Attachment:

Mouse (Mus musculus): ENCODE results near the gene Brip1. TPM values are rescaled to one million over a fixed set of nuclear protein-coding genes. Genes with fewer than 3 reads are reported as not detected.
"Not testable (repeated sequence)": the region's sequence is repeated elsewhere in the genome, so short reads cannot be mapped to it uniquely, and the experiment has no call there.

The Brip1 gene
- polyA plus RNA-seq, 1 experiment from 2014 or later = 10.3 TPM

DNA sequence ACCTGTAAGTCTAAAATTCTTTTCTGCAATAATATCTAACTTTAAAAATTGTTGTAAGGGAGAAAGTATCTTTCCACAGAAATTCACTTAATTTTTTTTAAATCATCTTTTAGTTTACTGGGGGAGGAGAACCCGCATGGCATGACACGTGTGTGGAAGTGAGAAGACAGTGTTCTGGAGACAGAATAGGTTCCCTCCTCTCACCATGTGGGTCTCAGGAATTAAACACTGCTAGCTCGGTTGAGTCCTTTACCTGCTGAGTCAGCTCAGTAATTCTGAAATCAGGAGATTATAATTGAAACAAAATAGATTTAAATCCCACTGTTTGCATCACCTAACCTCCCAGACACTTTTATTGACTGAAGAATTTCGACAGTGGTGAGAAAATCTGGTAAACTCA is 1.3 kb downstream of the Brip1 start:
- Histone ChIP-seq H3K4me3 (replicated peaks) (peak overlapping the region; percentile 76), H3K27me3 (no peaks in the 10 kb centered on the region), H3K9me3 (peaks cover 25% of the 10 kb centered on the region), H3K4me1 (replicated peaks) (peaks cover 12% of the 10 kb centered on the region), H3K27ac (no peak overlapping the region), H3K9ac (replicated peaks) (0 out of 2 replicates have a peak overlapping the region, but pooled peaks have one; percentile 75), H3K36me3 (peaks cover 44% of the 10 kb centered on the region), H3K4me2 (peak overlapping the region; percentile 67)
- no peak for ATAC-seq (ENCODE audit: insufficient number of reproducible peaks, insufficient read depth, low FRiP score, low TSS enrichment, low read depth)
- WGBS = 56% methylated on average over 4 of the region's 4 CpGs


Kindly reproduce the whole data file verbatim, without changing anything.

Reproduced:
Mouse (Mus musculus): ENCODE results near the gene Brip1. TPM values are rescaled to one million over a fixed set of nuclear protein-coding genes. Genes with fewer than 3 reads are reported as not detected.
"Not testable (repeated sequence)": the region's sequence is repeated elsewhere in the genome, so short reads cannot be mapped to it uniquely, and the experiment has no call there.

The Brip1 gene
- polyA plus RNA-seq, 1 experiment from 2014 or later = 10.3 TPM

DNA sequence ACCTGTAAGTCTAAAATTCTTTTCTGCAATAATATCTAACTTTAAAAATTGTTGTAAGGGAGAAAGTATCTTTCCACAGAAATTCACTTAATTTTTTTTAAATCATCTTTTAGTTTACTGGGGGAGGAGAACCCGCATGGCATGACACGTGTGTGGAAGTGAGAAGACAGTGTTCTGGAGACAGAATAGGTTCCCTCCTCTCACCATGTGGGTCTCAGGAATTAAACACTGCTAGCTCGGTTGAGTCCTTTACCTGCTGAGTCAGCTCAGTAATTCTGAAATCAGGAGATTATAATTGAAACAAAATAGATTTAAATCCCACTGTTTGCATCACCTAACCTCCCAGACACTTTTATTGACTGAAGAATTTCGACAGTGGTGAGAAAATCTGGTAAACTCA is 1.3 kb downstream of the Brip1 start:
- Histone ChIP-seq H3K4me3 (replicated peaks) (peak overlapping the region; percentile 76), H3K27me3 (no peaks in the 10 kb centered on the region), H3K9me3 (peaks cover 25% of the 10 kb centered on the region), H3K4me1 (replicated peaks) (peaks cover 12% of the 10 kb centered on the region), H3K27ac (no peak overlapping the region), H3K9ac (replicated peaks) (0 out of 2 replicates have a peak overlapping the region, but pooled peaks have one; percentile 75), H3K36me3 (peaks cover 44% of the 10 kb centered on the region), H3K4me2 (peak overlapping the region; percentile 67)
- no peak for ATAC-seq (ENCODE audit: insufficient number of reproducible peaks, insufficient read depth, low FRiP score, low TSS enrichment, low read depth)
- WGBS = 56% methylated on average over 4 of the region's 4 CpGs